Why does alpha-read not follow alphabetical order?
Why does alpha-read use lower case letters?
Why are vowels colored?
Why are the vowel sounds spaced the way they are in the alpha-read sequence?
What about the long sound of vowels?
Why does the x have a dash?
What about blends?
Why does alpha-read provide word lists?
Can the sequence be altered?
1. Why does alpha-read not follow alphabetical order?
Alphabet order places letters which are easily confused either next to each other or in close proximity. Examples would be m and n, p and q, b and d. To prevent confusion, alpha-read separates the teaching of these letters.
2. Why does alpha-read use lower case letters?
alpha-read is designed to introduce fundamental spelling and reading skills to a young child. Lower case letters comprise the bulk of written text while upper case letters serve specific functions. When your child is ready, do introduce capital
3. Why are vowels colored?
Vowels sounds serve to open your mouth. In a timely manner, demonstrate this for your child. Simply say all the vowel sounds for your child and it will become apparent that your mouth is always open. Consonants, on the other hand, close your mouth
in some way. You can demonstrate this as well. Select some consonants (white cards) and say their sounds. Examples might be b (lips are closed), t (teeth are closed), l (tongue is curling), g (throat is blocked). Help your child to discover
that we could not speak without vowels sounds and therefore every word requires at least one vowel sound. Color coding the vowels helps to bring attention to this basic phonic principle.
4. Why are the vowel sounds spaced the way they are in the alpha-read sequence?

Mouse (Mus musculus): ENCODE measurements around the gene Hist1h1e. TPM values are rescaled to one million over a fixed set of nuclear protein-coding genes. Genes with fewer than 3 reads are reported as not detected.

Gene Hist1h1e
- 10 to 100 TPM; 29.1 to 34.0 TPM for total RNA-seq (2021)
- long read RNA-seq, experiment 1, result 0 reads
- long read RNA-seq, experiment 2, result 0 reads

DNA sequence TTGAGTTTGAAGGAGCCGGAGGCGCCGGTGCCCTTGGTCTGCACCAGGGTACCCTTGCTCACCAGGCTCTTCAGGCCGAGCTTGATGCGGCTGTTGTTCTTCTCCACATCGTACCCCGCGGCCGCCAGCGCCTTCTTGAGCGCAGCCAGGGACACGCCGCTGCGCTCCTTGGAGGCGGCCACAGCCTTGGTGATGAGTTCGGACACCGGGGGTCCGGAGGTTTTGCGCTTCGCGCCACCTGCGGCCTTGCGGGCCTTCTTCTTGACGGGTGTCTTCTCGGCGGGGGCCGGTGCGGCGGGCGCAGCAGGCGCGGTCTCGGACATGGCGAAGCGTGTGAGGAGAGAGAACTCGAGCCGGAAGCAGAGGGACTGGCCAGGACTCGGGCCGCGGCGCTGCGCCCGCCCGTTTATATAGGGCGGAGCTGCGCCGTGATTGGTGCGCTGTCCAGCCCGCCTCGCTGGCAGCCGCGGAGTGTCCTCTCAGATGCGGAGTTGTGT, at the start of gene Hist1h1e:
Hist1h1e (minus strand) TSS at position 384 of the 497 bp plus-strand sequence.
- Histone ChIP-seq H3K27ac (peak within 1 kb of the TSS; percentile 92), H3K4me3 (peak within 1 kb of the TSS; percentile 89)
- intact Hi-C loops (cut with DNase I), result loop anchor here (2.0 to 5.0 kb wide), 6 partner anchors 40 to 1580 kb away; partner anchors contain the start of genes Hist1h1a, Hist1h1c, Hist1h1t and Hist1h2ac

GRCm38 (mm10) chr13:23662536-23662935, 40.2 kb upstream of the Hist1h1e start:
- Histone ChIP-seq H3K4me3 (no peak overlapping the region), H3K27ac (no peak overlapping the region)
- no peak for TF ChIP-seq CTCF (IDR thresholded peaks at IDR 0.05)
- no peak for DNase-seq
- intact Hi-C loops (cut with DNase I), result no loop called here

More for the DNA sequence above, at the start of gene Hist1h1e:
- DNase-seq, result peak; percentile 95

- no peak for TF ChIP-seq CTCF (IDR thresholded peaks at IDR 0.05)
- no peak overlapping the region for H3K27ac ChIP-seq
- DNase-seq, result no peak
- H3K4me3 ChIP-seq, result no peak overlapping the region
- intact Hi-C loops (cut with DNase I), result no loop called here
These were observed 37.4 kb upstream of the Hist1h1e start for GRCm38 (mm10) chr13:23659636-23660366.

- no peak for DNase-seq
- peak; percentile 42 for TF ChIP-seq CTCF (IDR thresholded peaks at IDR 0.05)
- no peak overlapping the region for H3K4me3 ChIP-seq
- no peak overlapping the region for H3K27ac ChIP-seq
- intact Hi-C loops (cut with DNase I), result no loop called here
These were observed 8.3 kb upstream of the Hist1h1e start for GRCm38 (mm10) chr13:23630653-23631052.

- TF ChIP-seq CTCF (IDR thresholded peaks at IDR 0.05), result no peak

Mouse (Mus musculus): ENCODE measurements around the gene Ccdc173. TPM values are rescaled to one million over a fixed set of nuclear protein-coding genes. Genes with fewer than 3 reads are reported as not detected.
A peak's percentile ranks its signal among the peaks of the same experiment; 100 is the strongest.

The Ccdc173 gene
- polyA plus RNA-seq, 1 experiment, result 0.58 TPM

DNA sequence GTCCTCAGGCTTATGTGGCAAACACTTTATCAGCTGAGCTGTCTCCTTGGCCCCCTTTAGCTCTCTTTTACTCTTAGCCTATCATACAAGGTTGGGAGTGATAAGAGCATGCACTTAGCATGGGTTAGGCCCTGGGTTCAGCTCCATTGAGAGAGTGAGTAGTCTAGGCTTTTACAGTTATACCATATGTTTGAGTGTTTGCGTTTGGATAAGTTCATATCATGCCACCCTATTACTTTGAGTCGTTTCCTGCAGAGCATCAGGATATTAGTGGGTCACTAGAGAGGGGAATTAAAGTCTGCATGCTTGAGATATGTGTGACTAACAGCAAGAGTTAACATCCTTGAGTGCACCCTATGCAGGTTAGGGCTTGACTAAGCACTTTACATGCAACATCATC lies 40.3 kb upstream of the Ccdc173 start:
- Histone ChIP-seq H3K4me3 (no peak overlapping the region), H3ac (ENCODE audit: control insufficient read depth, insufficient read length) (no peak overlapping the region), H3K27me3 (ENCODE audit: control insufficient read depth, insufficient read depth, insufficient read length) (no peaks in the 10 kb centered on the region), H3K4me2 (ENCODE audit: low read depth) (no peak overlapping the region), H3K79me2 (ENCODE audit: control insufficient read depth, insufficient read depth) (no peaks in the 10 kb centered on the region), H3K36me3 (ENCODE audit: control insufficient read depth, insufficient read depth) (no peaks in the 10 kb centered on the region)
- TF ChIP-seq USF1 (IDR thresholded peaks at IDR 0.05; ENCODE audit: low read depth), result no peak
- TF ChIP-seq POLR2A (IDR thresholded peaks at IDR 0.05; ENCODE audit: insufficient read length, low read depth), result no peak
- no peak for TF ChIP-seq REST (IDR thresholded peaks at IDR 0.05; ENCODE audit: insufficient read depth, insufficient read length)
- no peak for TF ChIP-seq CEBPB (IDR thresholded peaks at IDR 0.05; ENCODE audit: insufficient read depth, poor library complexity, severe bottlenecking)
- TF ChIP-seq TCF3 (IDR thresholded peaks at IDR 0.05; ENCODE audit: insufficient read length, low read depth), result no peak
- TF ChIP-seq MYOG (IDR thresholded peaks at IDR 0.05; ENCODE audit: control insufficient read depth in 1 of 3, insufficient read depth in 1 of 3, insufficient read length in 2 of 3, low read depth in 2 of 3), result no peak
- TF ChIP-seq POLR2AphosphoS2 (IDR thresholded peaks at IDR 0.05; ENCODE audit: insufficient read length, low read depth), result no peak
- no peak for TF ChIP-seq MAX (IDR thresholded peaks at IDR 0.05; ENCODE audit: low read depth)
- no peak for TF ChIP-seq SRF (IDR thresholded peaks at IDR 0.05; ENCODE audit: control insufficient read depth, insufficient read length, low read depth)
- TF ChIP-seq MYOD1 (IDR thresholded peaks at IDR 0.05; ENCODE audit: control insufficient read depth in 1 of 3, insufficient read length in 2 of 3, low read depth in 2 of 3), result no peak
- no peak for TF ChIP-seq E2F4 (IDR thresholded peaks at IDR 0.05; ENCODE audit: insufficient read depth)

Young children often have difficulty perceiving the difference between vowel sounds, particularly /i/ and /e/. The alpha-read sequence introduces one vowel sound followed by several consonants in anticipation of this normal learning curve. If
confusions do occur, write to firstname.lastname@example.org for guidance.
5. What about the long sound of vowels?
alpha-read introduces the basic “short” sound of the vowels. Whenever a vowel changes its basic sound there is some reason. There may be a silent e or an adjacent vowel or an open syllable or a particular nearby consonant. The same is true for
consonant changes. alpha-read introduces phonic principles in developmental order, the simplest to the increasingly difficult. Supplementary materials have been developed to address this progression. Until your child is ready to confront alternate
sounds, avoid combinations or situations that require these understandings. In particular, do not use the colored e/elephant card to spell words such as “made” or “ripe”. The e at the end of these words is silent and this principle is not included
in the current alpha-read app.
6. Why does the x have a dash?
The dash on the x card is a reminder that x is primarily a final sound. When working with alpha-read, use x only at the end of a word.
7. What about blends?
alpha-read uses words with blends almost from the outset (examples: mast, last, slam, slat, act) A blend is two or more consonants that come before or after a vowel. This definition is a mouthful particularly when you have to add that each consonant
retains its sound. Instead, alpha-read makes possible a way to introduce this concept in a way that a child can understand. Using the learning mat, make the word “mast” for your child. Point out the two white cards (s and t) next to each other.
Say the blend normally and demonstrate that the sounds seem to rub against each other, making it hard to distinguish them. Tell your child that whenever you dictate a word with a blend you are going to rub two fingers together to serve as a
signal to listen for the blend sounds. In lessons going forward, whenever your child has spelled a word with a blend have fun locating the two or more white adjacent cards. Do remember to be consistent in your use of the rubbing fingers cue
when dictating words with blends.
8. Why does alpha-read provide word lists?
alpha-read provides word lists not only to assist with lesson preparation, but to insure that words used during a session are consistent with the alpha-read letter cards as well as the recommended sequence.
9. Can the sequence be altered?
Yes. There are certain places where particular phonic principles (rules) can be inserted. These insertions should be timely and systematic. Guidance is required. Continue to visit the alpha-read website for this ongoing help or write to email@example.com